Tin roofs are often more cost-effective since they require less upkeep. Homeowners can have peace of mind knowing that their tin roof is made to last a lifetime with minor maintenance, inspections, and by employing one of the best roof cleaning services (such as Window Gang or Window Genie). 

6. Tin roofs are also more energy efficient than shingle roofs, which can result in lower utility costs.

Another benefit of tin roofs over shingle roofs is their increased energy efficiency, which might result in less expensive energy bills for homeowners. Tin roofs reflect more heat away from the house than shingle roofs, which can raise the interior temperature by absorbing heat. Because of the reflecting quality of a tin roof, the inside of a home can stay cooler during hot weather, using less electricity and air conditioning. 

Insulation materials that reduce heat transfer between the interior and exterior of a home can be added to tin roofs to improve their energy efficiency. By reducing their reliance on air conditioning, homeowners can enjoy lower energy bills and year-round comfort. 

Homeowners can get the most return on their investment from tin roofs because of the long lifespan, which allows for energy-saving benefits over time. While the initial cost of installing a tin roof may be higher than roof shingles cost, the potential for long-term energy savings can add to a metal roof’s overall appeal. 

A man in a blue cap and a blue work suit uses a drill to install a red roof.
Photo: istock.com

7. Homeowners insurance companies may offer a discount for homes with tin roofs.

Homeowners who have a metal roof rather than shingles might find many homeowners insurance companies offer a lower premium. However, since hail dents on a tin roof are likely only a cosmetic issue, such roof damage usually won’t be covered unless the metal roof is actually broken. Though metal roofs typically only experience extensive damage by extra-large hailstones, homeowners may have to pay for repairs out of pocket or have to live with a dimpled roof in the event of a significant storm. 

It’s a good idea for homeowners to speak with their insurance agent to see if installing a tin roof would allow them to qualify for any discounts. While not all insurers offer discounts for tin roofs, many recognize the benefits of the durable roofing material and may provide incentives to homeowners who choose it. However, a homeowners insurance discount won’t completely offset the cost difference between tin and shingle roofing.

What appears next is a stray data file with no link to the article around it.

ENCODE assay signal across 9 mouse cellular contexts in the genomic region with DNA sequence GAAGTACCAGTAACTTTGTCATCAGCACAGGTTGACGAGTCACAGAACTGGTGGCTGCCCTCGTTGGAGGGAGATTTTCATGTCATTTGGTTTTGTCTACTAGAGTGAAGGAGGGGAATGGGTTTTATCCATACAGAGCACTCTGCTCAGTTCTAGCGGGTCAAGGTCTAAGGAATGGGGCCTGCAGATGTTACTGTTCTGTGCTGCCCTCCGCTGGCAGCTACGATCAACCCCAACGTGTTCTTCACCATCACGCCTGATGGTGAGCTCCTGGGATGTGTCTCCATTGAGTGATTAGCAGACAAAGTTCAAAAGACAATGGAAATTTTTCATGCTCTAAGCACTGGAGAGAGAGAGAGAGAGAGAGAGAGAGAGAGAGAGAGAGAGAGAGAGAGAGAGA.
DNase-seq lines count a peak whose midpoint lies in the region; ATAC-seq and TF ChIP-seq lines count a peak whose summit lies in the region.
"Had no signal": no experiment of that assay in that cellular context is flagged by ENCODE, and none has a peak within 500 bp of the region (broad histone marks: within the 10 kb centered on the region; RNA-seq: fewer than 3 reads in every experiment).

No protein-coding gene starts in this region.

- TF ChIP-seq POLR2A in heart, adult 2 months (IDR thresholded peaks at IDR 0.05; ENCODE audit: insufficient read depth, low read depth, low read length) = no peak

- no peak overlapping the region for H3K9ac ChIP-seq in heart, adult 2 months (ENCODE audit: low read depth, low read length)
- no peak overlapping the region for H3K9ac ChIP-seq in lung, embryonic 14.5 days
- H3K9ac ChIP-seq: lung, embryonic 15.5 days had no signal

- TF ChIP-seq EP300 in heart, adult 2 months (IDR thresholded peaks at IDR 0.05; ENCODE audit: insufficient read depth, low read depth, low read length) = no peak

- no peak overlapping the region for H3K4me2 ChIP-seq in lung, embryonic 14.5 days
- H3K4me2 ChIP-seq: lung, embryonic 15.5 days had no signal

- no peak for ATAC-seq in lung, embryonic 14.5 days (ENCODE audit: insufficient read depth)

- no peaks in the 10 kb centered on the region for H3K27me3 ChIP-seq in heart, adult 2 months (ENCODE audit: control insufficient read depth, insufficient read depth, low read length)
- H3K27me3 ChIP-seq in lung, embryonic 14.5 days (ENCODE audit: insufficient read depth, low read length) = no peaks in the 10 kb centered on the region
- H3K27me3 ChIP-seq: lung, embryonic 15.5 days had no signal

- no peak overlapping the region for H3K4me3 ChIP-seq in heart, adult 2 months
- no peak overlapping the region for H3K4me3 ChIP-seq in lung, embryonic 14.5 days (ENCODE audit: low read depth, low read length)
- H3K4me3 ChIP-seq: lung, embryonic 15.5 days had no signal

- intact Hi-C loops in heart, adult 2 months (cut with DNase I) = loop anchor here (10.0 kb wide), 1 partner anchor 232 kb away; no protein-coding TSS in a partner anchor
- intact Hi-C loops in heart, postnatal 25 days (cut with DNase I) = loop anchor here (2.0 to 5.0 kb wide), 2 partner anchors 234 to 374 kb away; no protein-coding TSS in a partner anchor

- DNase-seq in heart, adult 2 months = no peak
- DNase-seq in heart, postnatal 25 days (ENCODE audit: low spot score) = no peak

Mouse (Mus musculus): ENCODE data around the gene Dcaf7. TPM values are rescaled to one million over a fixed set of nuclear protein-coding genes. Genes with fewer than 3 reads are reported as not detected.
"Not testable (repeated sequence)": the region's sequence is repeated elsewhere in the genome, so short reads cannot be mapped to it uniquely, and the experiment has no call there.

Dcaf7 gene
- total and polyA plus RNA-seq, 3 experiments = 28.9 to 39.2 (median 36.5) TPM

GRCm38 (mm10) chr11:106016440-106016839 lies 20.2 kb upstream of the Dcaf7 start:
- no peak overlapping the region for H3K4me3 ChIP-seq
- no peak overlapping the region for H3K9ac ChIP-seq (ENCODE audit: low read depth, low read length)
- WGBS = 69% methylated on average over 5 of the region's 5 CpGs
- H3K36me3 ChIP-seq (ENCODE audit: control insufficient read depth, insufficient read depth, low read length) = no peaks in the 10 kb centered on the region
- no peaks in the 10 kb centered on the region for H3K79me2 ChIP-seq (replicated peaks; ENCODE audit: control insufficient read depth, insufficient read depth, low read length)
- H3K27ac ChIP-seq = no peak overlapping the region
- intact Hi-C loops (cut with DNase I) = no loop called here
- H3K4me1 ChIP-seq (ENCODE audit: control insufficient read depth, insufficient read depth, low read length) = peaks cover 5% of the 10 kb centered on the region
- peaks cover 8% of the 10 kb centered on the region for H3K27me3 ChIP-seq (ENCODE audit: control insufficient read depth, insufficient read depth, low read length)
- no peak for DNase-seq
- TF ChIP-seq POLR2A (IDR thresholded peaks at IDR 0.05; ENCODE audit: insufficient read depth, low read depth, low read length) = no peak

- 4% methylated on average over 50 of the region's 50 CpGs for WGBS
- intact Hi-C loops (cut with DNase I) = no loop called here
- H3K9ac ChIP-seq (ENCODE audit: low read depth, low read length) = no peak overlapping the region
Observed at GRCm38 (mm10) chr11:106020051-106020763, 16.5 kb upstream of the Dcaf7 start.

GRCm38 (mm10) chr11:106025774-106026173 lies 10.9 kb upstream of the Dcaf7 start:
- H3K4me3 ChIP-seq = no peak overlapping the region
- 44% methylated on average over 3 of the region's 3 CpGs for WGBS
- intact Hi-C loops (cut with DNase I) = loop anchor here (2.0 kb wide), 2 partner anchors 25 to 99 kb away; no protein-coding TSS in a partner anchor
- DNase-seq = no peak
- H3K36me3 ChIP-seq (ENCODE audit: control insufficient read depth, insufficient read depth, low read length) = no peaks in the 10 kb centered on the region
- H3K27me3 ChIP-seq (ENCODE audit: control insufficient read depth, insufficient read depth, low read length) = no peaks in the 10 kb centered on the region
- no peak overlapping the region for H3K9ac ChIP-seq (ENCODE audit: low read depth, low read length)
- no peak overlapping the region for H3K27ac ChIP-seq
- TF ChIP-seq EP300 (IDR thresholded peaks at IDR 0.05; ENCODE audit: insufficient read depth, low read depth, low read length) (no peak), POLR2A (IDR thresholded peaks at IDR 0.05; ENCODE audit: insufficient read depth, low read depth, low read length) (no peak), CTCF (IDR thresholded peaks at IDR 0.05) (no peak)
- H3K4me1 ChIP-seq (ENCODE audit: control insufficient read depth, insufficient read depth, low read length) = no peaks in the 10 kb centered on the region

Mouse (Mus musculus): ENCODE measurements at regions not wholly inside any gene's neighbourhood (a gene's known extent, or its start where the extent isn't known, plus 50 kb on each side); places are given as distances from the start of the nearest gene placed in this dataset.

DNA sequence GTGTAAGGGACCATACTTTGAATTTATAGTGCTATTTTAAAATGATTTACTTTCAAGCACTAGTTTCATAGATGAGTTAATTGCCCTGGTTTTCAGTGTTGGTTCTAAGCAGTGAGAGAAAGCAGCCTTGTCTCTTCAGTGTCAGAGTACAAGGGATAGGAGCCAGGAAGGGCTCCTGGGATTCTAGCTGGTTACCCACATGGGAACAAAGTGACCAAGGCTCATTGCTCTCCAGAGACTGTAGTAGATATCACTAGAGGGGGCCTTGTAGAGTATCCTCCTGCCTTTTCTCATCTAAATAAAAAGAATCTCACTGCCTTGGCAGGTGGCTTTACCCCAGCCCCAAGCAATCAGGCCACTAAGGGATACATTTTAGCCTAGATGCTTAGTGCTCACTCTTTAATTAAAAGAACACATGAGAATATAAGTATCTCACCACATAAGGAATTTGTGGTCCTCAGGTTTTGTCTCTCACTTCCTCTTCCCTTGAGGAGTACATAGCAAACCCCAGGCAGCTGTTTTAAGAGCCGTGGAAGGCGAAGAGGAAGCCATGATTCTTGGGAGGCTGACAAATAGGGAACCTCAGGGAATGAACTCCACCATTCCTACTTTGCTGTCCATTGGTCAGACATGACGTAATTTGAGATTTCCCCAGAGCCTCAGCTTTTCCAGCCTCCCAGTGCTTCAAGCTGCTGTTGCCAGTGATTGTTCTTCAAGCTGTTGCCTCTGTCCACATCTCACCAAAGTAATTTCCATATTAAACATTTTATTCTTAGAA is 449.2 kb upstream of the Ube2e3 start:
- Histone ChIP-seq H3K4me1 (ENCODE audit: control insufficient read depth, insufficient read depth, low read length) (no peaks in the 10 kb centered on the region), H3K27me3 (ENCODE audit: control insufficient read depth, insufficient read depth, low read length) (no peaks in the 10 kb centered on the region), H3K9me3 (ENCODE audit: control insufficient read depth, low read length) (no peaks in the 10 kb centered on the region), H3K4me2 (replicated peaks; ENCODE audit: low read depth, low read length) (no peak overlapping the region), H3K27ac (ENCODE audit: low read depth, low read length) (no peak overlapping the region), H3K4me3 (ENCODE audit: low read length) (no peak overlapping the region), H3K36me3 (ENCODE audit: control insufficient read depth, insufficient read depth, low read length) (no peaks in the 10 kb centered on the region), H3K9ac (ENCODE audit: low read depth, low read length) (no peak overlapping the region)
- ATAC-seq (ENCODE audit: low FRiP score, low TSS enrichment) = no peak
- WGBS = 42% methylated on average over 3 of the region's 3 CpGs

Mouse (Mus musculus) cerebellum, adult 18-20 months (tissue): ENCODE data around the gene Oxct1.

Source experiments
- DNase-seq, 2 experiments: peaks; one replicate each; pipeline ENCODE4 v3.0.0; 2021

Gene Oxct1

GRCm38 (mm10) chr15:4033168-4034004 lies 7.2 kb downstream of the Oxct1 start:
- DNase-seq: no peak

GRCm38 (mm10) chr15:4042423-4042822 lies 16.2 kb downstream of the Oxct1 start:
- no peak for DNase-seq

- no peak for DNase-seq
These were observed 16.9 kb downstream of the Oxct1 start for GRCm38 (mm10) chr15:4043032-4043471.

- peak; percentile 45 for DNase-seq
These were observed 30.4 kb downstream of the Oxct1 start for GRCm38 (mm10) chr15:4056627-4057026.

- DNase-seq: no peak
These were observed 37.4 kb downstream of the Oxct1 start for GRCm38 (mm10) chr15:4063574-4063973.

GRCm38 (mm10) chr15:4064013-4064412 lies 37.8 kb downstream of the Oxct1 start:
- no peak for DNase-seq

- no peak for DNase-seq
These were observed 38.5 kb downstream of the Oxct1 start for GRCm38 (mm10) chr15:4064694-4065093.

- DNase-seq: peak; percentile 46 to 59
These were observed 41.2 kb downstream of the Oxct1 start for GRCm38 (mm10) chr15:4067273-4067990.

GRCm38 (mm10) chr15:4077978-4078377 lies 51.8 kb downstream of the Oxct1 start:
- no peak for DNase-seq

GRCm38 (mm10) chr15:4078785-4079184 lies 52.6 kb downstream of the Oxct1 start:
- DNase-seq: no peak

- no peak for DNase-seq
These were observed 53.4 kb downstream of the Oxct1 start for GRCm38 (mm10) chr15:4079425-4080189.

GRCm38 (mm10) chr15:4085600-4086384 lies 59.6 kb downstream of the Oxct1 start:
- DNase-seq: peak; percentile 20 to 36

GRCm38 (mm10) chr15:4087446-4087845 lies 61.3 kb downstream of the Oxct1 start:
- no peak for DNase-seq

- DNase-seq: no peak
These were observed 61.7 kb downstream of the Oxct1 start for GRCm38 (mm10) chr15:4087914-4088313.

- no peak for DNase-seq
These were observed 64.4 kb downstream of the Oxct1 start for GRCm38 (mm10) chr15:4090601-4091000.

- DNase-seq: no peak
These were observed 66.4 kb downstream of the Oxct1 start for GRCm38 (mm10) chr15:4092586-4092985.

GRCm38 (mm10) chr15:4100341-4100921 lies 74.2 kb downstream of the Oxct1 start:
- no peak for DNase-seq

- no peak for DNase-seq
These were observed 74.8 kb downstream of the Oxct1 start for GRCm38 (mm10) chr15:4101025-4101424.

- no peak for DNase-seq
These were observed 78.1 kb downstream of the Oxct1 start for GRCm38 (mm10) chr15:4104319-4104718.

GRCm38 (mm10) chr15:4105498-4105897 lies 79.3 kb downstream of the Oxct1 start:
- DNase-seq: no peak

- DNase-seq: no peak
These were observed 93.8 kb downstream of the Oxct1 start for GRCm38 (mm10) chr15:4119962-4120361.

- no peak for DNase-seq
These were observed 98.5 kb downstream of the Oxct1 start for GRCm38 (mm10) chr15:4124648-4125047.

“The insurance discount, while nice, won’t necessarily abate the cost of the roof,” explains Larsen. “There are a lot of different reasons to consider a metal roof, but I wouldn’t base my decision solely on the idea that you’ll have reduced homeowner’s insurance premiums.”

Having one of the best home warranties for roof coverage (such as one from American Home Shield or Choice Home Warranty) can help homeowners pay for unexpected roof leaks and damage. Before committing to a home warranty, homeowners will want to make sure the plan they’re considering includes roof coverage, since not all companies cover all types of roof repairs. While the exact extent of coverage will probably differ, many roof protection policies limit their scope to leak repairs and will not cover more substantial repairs or full roof replacements. 

8. A tin roof is more likely to boost a home’s resale value than a shingle roof.

The durability, longevity, and overall appeal of a tin roof is often seen as a positive by potential home buyers, making these roofs a desirable feature. If a metal roof is in good condition at the time of sale, it may increase the home’s resale value, while shingles may not come into play as far as boosting market value. However, unless a homeowner is planning to sell soon, resale value likely won’t be a big factor in their choice.

“Overall, a shingle roof would be a better investment for most homeowners,” says Larsen. “Repairing a shingle roof isn’t extremely expensive, and the up-front cost of most metal roofs probably won’t be made back by most homeowners. While metal roofs are more durable, shingle roofing tends to create better curb appeal, which is a major factor in selling a home.” Ultimately, the choice between the two materials will come down to a homeowner’s preferences and budget.

Thinking about getting a new roof?
Ask a top-rated local pro to help you choose the best material for your needs.